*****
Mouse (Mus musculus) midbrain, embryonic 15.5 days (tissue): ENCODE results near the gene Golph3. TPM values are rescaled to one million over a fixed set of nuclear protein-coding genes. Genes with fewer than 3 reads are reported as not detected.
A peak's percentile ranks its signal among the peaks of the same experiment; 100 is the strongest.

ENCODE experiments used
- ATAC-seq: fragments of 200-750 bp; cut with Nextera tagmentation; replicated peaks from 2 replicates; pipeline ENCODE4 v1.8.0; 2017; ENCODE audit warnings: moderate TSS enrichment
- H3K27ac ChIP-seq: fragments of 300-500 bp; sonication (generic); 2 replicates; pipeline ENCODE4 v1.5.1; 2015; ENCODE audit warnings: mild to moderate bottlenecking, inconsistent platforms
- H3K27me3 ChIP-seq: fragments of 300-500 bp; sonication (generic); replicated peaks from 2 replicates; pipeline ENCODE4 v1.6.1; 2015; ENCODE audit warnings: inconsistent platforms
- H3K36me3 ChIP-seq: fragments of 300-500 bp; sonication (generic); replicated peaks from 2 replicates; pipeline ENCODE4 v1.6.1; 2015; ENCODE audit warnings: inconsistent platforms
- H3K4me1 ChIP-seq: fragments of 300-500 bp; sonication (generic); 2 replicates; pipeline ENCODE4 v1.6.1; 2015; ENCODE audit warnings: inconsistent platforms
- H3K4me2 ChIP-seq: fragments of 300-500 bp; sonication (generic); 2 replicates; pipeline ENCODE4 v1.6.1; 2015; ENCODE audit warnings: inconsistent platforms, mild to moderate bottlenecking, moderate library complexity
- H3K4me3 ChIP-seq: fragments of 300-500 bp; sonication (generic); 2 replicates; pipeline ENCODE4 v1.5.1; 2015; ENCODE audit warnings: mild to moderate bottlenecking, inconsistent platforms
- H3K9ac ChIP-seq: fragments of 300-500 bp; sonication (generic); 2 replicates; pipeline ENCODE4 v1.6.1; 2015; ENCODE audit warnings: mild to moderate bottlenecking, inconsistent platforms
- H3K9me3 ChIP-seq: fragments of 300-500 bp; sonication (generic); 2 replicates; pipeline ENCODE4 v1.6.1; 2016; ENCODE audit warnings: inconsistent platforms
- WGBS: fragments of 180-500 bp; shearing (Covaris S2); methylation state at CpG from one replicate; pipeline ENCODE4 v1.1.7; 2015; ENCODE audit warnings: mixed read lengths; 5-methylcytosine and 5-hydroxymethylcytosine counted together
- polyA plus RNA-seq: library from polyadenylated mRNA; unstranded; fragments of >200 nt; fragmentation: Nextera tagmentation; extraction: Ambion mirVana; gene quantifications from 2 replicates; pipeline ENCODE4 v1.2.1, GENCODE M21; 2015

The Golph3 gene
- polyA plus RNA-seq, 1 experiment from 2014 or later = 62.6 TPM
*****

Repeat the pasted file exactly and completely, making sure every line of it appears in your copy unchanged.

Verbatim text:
Mouse (Mus musculus) midbrain, embryonic 15.5 days (tissue): ENCODE results near the gene Golph3. TPM values are rescaled to one million over a fixed set of nuclear protein-coding genes. Genes with fewer than 3 reads are reported as not detected.
A peak's percentile ranks its signal among the peaks of the same experiment; 100 is the strongest.

ENCODE experiments used
- ATAC-seq: fragments of 200-750 bp; cut with Nextera tagmentation; replicated peaks from 2 replicates; pipeline ENCODE4 v1.8.0; 2017; ENCODE audit warnings: moderate TSS enrichment
- H3K27ac ChIP-seq: fragments of 300-500 bp; sonication (generic); 2 replicates; pipeline ENCODE4 v1.5.1; 2015; ENCODE audit warnings: mild to moderate bottlenecking, inconsistent platforms
- H3K27me3 ChIP-seq: fragments of 300-500 bp; sonication (generic); replicated peaks from 2 replicates; pipeline ENCODE4 v1.6.1; 2015; ENCODE audit warnings: inconsistent platforms
- H3K36me3 ChIP-seq: fragments of 300-500 bp; sonication (generic); replicated peaks from 2 replicates; pipeline ENCODE4 v1.6.1; 2015; ENCODE audit warnings: inconsistent platforms
- H3K4me1 ChIP-seq: fragments of 300-500 bp; sonication (generic); 2 replicates; pipeline ENCODE4 v1.6.1; 2015; ENCODE audit warnings: inconsistent platforms
- H3K4me2 ChIP-seq: fragments of 300-500 bp; sonication (generic); 2 replicates; pipeline ENCODE4 v1.6.1; 2015; ENCODE audit warnings: inconsistent platforms, mild to moderate bottlenecking, moderate library complexity
- H3K4me3 ChIP-seq: fragments of 300-500 bp; sonication (generic); 2 replicates; pipeline ENCODE4 v1.5.1; 2015; ENCODE audit warnings: mild to moderate bottlenecking, inconsistent platforms
- H3K9ac ChIP-seq: fragments of 300-500 bp; sonication (generic); 2 replicates; pipeline ENCODE4 v1.6.1; 2015; ENCODE audit warnings: mild to moderate bottlenecking, inconsistent platforms
- H3K9me3 ChIP-seq: fragments of 300-500 bp; sonication (generic); 2 replicates; pipeline ENCODE4 v1.6.1; 2016; ENCODE audit warnings: inconsistent platforms
- WGBS: fragments of 180-500 bp; shearing (Covaris S2); methylation state at CpG from one replicate; pipeline ENCODE4 v1.1.7; 2015; ENCODE audit warnings: mixed read lengths; 5-methylcytosine and 5-hydroxymethylcytosine counted together
- polyA plus RNA-seq: library from polyadenylated mRNA; unstranded; fragments of >200 nt; fragmentation: Nextera tagmentation; extraction: Ambion mirVana; gene quantifications from 2 replicates; pipeline ENCODE4 v1.2.1, GENCODE M21; 2015

The Golph3 gene
- polyA plus RNA-seq, 1 experiment from 2014 or later = 62.6 TPM